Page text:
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New CD image creation tool


this is my first post here - I've been lurking for some time, though.

On Fri, Dec 15, 2000 at 12:21:14AM +0100, J.A. Bezemer wrote:
> Tcl/Tk is available on cygwin, so it should be possible to have a
> portable graphical front-end for the Kit to be used by lazy people. 
> But since I don't have any experience in writing graphical things
> and/or using Tcl/Tk (and don't plan to get that experience anytime
> soon), there won't be such a thing unless someone else writes it. I
> think the main problem would be interfacing with the shell scripts
> and executables like rsync (capturing and processing their output),
> but I wouldn't mind anyone adapting things for that purpose, or even
> writing something better entirely from scratch. The concept of using
> .list files to create a pseudo-image is very simple and there are
> endless possibilities to implement it. I consider the Kit in its
> current form to be just an example implementation; you could write
> an ftp/http retreiver in C, add relevant bits of rsync and a simple
> textmode menu, and you'd probably have something more efficent and
> usable that what's available now. I'd be delighted to hear about
> such things ;-)

I have the intention of doing just that, i.e. to write a graphical
application from scratch which reduces the process of downloading
Debian CD images to a few mouse clicks.

Based on my own experience with the pseudo image kit, I've spent some
time thinking about how to best implement a download tool which
doesn't suffer from the problems of the current kit. IMHO, some
changes in the whole scheme would improve things a lot - see below.

This mail is a bit long, I'll subdivide it into sections:

My own experience with the pseudo image kit

I used the pseudo image kit about a week after Potato rev0 had been
released in October, to download the three i386 and the first arm CD
image. For various reasons I couldn't use Linux, so I tried WinNT and
Solaris. The main problems I encountered:

- Downloading packages is very slow under NT (3 hours for one CD's
  worth of data, from a nearby mirror <ftp.leo.org> which will deliver
  around 8.5Mbps). I did run the kit full-screen.
- Downloading packages is veeeeeeeeeeeery slooooooooow under Solaris. 
  :-) I eventually noticed something was wrong, and traced it to
  "wc -c". Yes, Solaris wc /will/ read each and every byte before
  reporting the size... After that was fixed, the download was as fast
  as I expected.
- rsync fetched around 200MB per CD image, in comparison to the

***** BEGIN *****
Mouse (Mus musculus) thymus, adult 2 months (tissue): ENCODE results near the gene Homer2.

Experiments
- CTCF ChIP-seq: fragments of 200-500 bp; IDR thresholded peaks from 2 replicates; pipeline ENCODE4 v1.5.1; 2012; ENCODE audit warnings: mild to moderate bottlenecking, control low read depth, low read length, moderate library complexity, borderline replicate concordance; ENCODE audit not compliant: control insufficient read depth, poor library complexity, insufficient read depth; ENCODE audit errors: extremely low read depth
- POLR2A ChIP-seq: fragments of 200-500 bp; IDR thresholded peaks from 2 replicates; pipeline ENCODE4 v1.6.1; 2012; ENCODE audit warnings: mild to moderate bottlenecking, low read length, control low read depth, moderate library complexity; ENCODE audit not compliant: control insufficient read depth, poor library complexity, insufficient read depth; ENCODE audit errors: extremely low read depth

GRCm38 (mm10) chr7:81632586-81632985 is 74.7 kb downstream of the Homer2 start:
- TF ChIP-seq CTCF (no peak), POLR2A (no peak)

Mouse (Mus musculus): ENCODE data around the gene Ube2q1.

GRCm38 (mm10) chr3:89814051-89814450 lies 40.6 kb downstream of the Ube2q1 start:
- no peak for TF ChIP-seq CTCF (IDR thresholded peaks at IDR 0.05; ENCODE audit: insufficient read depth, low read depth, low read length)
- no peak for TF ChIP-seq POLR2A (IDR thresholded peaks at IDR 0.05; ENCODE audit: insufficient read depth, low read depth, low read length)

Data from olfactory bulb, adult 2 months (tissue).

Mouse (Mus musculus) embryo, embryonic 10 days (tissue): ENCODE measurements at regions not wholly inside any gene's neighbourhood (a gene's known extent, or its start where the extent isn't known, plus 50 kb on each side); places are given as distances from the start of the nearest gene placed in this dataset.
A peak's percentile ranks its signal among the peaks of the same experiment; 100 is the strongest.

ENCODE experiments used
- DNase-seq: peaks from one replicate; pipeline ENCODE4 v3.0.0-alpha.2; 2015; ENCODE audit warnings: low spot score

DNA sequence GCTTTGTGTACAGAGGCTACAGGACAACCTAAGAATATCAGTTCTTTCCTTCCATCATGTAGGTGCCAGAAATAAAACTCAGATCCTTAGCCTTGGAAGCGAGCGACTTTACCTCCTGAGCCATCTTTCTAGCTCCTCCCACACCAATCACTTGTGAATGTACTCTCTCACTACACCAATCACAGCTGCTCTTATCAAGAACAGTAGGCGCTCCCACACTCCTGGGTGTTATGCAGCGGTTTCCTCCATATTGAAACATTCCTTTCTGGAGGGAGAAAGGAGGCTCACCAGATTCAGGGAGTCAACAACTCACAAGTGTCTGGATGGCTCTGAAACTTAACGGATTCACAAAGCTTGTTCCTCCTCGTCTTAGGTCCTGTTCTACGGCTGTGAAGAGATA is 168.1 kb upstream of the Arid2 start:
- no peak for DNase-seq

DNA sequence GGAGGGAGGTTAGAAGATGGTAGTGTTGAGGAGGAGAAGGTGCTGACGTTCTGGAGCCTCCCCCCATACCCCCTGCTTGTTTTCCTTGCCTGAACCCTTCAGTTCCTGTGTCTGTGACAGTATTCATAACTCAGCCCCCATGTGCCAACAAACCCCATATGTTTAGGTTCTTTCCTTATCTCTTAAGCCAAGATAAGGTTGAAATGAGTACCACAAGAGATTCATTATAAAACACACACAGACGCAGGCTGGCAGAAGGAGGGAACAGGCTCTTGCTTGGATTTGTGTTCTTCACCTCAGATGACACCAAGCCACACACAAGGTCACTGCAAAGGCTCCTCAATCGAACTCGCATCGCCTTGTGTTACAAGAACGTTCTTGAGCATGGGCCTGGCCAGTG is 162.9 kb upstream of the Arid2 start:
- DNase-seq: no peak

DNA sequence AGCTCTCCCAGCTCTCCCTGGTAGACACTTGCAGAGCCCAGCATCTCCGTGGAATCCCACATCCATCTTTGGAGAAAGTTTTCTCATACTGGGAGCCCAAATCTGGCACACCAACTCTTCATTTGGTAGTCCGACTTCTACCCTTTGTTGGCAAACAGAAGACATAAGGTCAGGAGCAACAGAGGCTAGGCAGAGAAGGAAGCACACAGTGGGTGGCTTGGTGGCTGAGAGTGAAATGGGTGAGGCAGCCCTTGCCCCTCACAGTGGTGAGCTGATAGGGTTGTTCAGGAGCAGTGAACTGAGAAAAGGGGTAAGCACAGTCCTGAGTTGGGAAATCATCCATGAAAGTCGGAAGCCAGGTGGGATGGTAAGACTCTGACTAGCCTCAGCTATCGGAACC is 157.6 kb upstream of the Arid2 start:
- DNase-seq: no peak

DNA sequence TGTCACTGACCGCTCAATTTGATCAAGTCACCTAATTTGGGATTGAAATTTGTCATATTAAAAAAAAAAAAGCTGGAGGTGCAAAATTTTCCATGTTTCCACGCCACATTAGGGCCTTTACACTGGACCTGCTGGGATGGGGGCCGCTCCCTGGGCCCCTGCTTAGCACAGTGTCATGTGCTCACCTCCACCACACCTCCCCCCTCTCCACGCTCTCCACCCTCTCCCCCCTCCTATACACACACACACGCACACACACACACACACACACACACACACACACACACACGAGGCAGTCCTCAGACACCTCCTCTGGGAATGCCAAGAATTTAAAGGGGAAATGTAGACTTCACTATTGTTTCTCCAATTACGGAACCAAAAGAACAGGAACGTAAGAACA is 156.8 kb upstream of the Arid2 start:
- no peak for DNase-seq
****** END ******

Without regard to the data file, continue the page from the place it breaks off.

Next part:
"advertised" 6MB. If you consider that an awful lot of checksum info
  is also transferred during the rsync, this is completely
  unacceptable and counter-productive to the goal of the whole scheme.
- rsync servers are slow. The German mirror needed >2 hours per CD
  image, cdimage.debian.org in the UK was more than twice as fast.

I'm sorry to say this, but the current pseudo image kit, together with
the relatively complicated instructions to make it work, are the best
way of ensuring that everyone except for the most determined people
will give up and just use another Linux distribution, with ISO images
readily available!

Why not to use rsync

In my opinion, the main change to improve the speed, apart from a
better implementation of the HTTP/FTP fetcher, is to get rid of rsync. 
This is sad, because I think using rsync was a brilliant idea. 
However, in practice there are a few problems:

- The whole CD images need to be stored on the rsync server. Few
  people are ready to dedicate so much disc space, consequently there
  are too few rsync servers, and as a consequence of that, these are
  too slow.
  Additionally, from the point of view of a server admin it'll take
  much longer to set up an rsync server than to add another server to
  the list of servers to mirror.
- rsync is not designed for "one server, many clients", it's too CPU
  intensive. (A special "server version" with cached checksums etc.
  might improve that, but who is going to write it?)
- Conceptually, rsync is not designed for our application. It may
  sound strange, but rsync is too flexible! This flexibility is bought
  with additional overhead (both in terms of CPU and network).
- Being a "non-standard" protocol, rsync will not be let through most
  corporate firewalls. I guess quite a few people would prefer to
  download this amount of data at work...

I think the pseudo image kit should try to generate a 100% correct ISO
image itself first and (if at all) only fall back to rsync if that

New proposed scheme

[Of course, I'm very open to discussion about this!]

My basic idea is to create a kind of "binary diff" between the package
data and the ISO image, and to store that on Debian mirrors, ready for
download via HTTP or FTP.

In detail, this is how it might work:

--- 1 ---
Someone uses debian-cd to create an ISO image. However, instead of the